You may have heard about the benefits of using radiant barrier foil for your attic insulation. It is an industrial-strength material that blocks 97% of radiant heat gain and maintains the temperature in your home. The aluminum foil carries a cost-effective price of 28 pounds per square foot and 250 linear feet. The perforated aluminum foil does not trap moisture like foam foil-backed insulation does. In addition, industrialized strength radiant barrier attic insulation is puncture and tear-proof.
Radiant barrier foil is available in a wide range of styles. You can purchase foil-faced plywood or oriented strand board sheathing. The reflective foil conducts electricity, so be careful not to contact any bare electrical wiring while installing the barrier. Foil that is installed directly over the attic floor insulation is prone to dust accumulation and can trap moisture that is found in the fiber insulation. To install radiant barrier foil, you should have a minimum of one square foot of airspace at each attachment point.
EcoFoil products are simple to use. The foils are easily cut, stapled, and installed with a staple gun. This makes them ideal for Do-It-Yourself projects. In contrast, traditional insulation products require the use of safety masks and gloves. Reflective insulation is safer to work with and contains less off-gassing than traditional insulation materials. You don’t need a special certification to install radiant barrier foil, and you can DIY without a professional’s help.
Radiant barrier foil is the best thermal insulation solution for your attic, but it can’t replace your current insulation. If your attic insulation is already good, you won’t notice the difference. However, if you have an older home or a poorly-insulated attic, a radiant barrier may be more cost-effective than replacing your existing insulation. And if your home isn’t in the coldest climate zone, it might even be a good idea to install radiant barrier sheathing.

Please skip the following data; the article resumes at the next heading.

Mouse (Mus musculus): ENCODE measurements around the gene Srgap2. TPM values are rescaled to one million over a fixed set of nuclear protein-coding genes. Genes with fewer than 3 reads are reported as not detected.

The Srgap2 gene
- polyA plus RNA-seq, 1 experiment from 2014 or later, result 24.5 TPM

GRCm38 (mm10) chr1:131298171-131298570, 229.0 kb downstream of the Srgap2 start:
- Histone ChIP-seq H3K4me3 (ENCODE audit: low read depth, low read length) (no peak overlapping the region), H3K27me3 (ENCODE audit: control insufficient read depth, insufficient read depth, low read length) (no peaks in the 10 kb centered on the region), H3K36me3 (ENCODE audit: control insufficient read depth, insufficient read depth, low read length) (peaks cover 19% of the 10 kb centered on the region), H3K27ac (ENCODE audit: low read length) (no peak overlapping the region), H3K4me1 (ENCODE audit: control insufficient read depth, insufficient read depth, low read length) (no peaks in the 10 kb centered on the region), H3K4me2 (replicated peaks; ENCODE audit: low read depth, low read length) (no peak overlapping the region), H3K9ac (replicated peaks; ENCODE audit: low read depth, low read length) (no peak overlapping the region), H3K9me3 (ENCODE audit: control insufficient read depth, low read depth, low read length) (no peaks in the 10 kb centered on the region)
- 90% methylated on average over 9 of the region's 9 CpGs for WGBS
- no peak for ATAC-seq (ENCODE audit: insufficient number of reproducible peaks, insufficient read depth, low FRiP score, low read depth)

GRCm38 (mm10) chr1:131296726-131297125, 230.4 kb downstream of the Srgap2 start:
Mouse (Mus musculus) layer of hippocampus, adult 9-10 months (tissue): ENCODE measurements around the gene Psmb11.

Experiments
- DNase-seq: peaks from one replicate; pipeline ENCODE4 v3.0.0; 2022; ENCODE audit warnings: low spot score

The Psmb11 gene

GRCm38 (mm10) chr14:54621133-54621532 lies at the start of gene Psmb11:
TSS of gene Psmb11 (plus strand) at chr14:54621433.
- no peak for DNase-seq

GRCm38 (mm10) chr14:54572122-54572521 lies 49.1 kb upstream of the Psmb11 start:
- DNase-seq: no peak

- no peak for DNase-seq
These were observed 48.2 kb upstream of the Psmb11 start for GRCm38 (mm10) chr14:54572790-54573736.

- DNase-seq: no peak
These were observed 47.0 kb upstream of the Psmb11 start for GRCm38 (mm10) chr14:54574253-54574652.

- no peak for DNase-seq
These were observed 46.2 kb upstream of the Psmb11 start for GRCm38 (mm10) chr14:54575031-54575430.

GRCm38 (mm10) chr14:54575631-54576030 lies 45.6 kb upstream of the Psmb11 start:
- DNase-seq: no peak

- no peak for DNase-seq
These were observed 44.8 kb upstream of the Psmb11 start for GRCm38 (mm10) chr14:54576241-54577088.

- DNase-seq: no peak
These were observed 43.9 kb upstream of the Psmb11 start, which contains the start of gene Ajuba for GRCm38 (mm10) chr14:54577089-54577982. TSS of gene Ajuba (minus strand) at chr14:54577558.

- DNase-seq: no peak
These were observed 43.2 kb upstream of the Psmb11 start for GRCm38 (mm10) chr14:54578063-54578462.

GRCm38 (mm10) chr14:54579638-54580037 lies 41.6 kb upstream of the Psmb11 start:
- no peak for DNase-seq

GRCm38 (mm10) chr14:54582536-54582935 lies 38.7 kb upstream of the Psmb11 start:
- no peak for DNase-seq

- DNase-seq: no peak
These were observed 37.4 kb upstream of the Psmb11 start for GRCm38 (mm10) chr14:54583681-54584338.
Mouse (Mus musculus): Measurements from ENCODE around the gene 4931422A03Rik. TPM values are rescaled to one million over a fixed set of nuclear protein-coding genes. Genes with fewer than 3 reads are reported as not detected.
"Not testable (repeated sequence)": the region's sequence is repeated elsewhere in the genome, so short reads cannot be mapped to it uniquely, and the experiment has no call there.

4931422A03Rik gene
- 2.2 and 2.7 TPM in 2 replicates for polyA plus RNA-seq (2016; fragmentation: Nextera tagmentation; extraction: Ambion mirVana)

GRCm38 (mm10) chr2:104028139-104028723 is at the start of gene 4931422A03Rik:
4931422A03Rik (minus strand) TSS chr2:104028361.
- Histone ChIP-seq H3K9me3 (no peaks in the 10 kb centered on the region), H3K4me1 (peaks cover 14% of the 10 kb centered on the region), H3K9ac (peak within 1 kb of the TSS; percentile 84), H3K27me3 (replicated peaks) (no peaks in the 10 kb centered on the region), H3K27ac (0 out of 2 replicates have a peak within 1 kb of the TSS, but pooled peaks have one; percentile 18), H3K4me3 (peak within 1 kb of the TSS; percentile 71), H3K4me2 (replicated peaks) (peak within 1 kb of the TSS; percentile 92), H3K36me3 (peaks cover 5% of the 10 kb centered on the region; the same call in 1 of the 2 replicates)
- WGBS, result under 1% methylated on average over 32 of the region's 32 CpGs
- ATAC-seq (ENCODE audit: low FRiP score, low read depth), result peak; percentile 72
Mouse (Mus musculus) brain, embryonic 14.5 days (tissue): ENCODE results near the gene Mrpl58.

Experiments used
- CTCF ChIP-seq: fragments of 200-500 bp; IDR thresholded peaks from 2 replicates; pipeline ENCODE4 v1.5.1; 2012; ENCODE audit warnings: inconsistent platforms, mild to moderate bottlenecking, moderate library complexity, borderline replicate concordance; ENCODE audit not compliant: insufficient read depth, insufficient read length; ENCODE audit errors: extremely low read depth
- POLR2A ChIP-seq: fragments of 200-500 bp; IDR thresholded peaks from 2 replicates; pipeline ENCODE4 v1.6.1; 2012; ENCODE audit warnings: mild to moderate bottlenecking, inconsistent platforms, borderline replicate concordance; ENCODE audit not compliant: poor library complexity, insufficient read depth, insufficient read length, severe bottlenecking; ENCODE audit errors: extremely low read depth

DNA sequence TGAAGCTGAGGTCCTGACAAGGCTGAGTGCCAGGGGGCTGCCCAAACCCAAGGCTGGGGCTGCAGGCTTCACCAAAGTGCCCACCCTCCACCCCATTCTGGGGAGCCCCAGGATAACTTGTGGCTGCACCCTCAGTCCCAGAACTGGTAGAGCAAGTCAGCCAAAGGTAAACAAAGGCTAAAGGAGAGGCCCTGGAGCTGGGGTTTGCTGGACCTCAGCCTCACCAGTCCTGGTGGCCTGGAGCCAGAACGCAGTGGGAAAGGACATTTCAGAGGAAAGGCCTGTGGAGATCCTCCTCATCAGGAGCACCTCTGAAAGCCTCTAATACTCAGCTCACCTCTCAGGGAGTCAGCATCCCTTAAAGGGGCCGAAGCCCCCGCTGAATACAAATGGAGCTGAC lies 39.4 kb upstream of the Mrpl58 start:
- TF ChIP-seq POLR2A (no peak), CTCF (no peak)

Using radiant barrier foil on a bare rafter will help keep your home cooler in the summer. It reduces heat transfer by 50%. You can read the full study here. But make sure to use industrial grade tin foil for this application. A typical kitchen tin foil is not strong enough to work as a radiant barrier. As always, call a professional to install it for you. One reason to hire a professional is safety.
Radiant barrier foil blocks 96% of radiant heat. But that doesn’t mean that you’ll save 96% of energy; it simply means that you’ll have a more efficient system year-round. And the EcoFoil Radiant Barrier can block 93% of the heat that the sun radiates into your attic. This is an impressive number, but remember that you’ll save money, not energy. In fact, it’s worth the investment to reduce energy bills with radiant barrier foil.
As for the durability of the material, there are two types of radiant barrier foil. Perforated radiant barrier is made of a polyethylene core. Its permeance is greater than five perms, which is the minimum standard. Non-perforated radiant barrier is without holes and serves as a vapor barrier. It is the EcoFoil brand that meets the minimum requirements. It’s a good idea to check this before purchasing a radiant barrier for your attic.
The low emissivity aluminum foil developed by German businessmen proved to be commercially viable, and this became the launching pad for the radiant barrier. Within 15 years, millions of square feet of this insulator were installed all over the US, and it was making its name by the 1970s. The technology was included in various Princeton and MIT projects and even included in the Palm Springs home of Frank Sinatra. So why wait for the perfect time to buy radiant barrier foil?
If you want to prevent unwanted heat transfer to your home, a radiant barrier is an excellent option. It reduces heat transfer through conduction and prevents it from entering the house. However, it requires adjacent airspace for optimal efficiency. After all, radiant barrier foil is made from aluminum foil and needs airspace that is at least 3/4″ high on each side. This airspace is crucial for radiant barrier foil to work properly. You should always ensure that the surrounding area is adequately ventilated before installing a radiant barrier.
Radiant barrier foil made of aluminum can be used for attic insulation. Fiber reinforced aluminum foil is easier to handle and staple in place. Ideally, you should use foil that is at least four or five feet long. In addition to saving time, it is also easier to install, because this type of foil comes in rolls of four or five feet wide. Once the barrier has been installed, you can enjoy a warm attic space without the risk of mold and mildew.